Here comes the advertising……..our lovely physio Laura Collins has just completed a course on the “Functional Biomechanics of Running”. The course focused on gait and running analysis, re education and injury prevention. Identifying previous injuries or mechanisms which affect running style and addressing them through dynamic and functional activation exercise to correct running technique.
We already ready treat a high number of clients who have experienced running related problems and all of our physios are experienced in this area.
In addition to the services our fab physios can offer, there is now evidence to support the theory that Pilates can help decrease injury in runners - great news!!
We run both day time and evening Pilates classes here at Back Into Action, all instructors are qualified physiotherapists who have trained with the APPI.
If you would like to join a class, or to book an appointment please call us on 01684 772 192 or email us at email@example.com
Our very own lovely Laura (ex national and international hockey player) gave a bit back to the younger community at the Lionesses hockey weekend and Back into Action were thrilled to provide a little sponsorship to the event as well.
The Lionesses is an ambassadorship to promote sport, particularly hockey and to play with the right attitude, be part of a team and enjoy the game you love no matter what age, standard, ability you are.
A great attitude for life what ever your sport/activity/challenge!
It's that time of year again, the roads are drying up and the sun is starting to shine. Geraint Thomas has won his second stage race of the year in the Paris Nice "Race to the Sun" and the roads are starting to fill up with the spring cyclists. Turbo trainers are being put away and the tarmac is beckoning ...
There really is no better time to make sure that you and your bike are set up correctly to tackle what lies ahead. For every 100 miles cycled we press on our pedals approximately 56,000 times. That's a lot of wasted energy and potential pain if you're not set up correctly.
Pop in or give us a ring at Back into Action to book your spring bike fit with James.
Low back pain is one of the most commonly reported health problems in the UK, where around three-quarters of the population will experience low back pain at some point in their lives. Low back pain most commonly diagnosed (90%) as Non-Specific Low Back Pain (NSLBP) which means that the pain and stiffness is not identified to be due to a specific muscle, nerve, ligament, vertebral structure or soft-tissue cause. Low back pain can be caused by specific health conditions but they are far less common. However, it is important to be assessed and screened by a Healthcare Professional to rule out other causes of back pain which may require other investigation and treatment.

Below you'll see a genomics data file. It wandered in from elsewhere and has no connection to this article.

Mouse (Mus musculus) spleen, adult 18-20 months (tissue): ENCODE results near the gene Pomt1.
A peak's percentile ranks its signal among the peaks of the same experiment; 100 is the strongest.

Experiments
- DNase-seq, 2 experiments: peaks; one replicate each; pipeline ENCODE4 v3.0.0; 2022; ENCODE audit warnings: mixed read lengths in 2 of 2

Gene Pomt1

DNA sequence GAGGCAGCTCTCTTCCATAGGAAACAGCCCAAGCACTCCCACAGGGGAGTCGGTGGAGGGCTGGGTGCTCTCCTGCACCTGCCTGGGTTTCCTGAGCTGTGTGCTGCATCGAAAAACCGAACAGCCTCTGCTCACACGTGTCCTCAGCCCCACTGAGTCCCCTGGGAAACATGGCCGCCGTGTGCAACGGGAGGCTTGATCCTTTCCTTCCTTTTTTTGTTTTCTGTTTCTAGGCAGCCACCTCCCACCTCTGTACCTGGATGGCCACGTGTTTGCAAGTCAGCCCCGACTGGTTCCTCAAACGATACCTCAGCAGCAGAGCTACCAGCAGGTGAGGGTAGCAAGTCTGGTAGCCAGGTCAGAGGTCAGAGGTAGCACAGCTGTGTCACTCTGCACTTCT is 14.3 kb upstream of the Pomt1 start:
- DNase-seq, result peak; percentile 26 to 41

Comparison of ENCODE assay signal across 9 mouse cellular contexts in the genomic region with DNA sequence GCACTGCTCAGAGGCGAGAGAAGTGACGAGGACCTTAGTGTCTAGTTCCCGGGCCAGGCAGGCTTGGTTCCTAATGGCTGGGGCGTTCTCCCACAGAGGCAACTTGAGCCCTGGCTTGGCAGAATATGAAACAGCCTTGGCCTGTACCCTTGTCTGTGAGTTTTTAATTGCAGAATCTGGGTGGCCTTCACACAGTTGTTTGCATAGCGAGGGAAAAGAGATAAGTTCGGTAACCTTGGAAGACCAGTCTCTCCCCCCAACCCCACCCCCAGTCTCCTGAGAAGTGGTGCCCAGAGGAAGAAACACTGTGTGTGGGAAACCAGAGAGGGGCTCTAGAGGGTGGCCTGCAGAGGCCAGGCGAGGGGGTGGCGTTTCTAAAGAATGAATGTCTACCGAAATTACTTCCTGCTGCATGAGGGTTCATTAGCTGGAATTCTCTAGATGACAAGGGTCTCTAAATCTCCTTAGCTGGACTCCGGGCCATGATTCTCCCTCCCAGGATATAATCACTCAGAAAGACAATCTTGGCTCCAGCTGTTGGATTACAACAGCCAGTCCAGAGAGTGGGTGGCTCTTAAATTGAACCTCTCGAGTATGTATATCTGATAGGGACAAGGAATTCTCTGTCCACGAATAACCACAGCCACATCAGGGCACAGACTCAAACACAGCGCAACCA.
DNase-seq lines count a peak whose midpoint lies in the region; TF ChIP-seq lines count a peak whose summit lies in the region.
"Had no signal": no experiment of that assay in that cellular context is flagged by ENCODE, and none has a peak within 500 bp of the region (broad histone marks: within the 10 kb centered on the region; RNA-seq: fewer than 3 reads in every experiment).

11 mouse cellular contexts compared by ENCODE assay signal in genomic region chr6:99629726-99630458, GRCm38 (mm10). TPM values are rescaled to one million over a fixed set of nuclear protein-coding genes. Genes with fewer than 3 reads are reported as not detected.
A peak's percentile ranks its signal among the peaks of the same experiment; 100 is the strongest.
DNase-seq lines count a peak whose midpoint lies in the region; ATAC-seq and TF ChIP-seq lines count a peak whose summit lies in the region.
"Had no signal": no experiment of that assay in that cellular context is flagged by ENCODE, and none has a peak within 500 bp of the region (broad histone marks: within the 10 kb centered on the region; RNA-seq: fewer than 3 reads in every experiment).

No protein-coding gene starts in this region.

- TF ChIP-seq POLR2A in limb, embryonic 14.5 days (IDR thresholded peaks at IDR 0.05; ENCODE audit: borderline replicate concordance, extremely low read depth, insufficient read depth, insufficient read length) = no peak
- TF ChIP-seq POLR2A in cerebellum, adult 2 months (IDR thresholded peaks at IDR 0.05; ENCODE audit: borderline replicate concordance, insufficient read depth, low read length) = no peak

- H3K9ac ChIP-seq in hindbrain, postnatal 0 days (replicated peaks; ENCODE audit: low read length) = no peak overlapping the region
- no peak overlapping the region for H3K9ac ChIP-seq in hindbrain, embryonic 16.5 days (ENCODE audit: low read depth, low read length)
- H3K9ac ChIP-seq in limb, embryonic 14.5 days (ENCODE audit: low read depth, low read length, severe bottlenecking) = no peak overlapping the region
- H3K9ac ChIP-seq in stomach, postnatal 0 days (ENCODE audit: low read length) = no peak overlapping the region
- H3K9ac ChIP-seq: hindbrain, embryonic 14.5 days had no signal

It is important to remember that low back pain is normal and will usually resolve itself within 1-3 months through remaining active, using over-the-counter pain control and the incorporation simple self-treatment such as using heat and ice packs. Around 10-20% of individuals who experience back pain have pain that persists beyond 3 months. At this point the cause and cycle of low back pain can be greater than just the initial anatomical and physiological causes, where an individual will have other associations with the pain, most commonly being a psycho-social element of disability and pain perception. From here it may be necessary for input from multiple healthcare professionals to treat and manage each element of the problem.
Neck pain can be a sudden onset (acute) bout of pain or more gradual long-term ache and niggle. Around two out of three people will experience neck pain at some point in their lives and it’s important to remember that neck pain, like low back pain, is normal. In most cases of neck pain, the causes of pain are unclear and like low back pain, the majority of neck pain is termed Non-Specific Neck Pain (NSNP) and most likely due to small injury to tendons and muscles, repetitive movements and poor posture.
Hydrotherapy, manual therapy and exercise therapy have been demonstrated to be effective for the treatment, management and prevention of both low back pain and neck pain.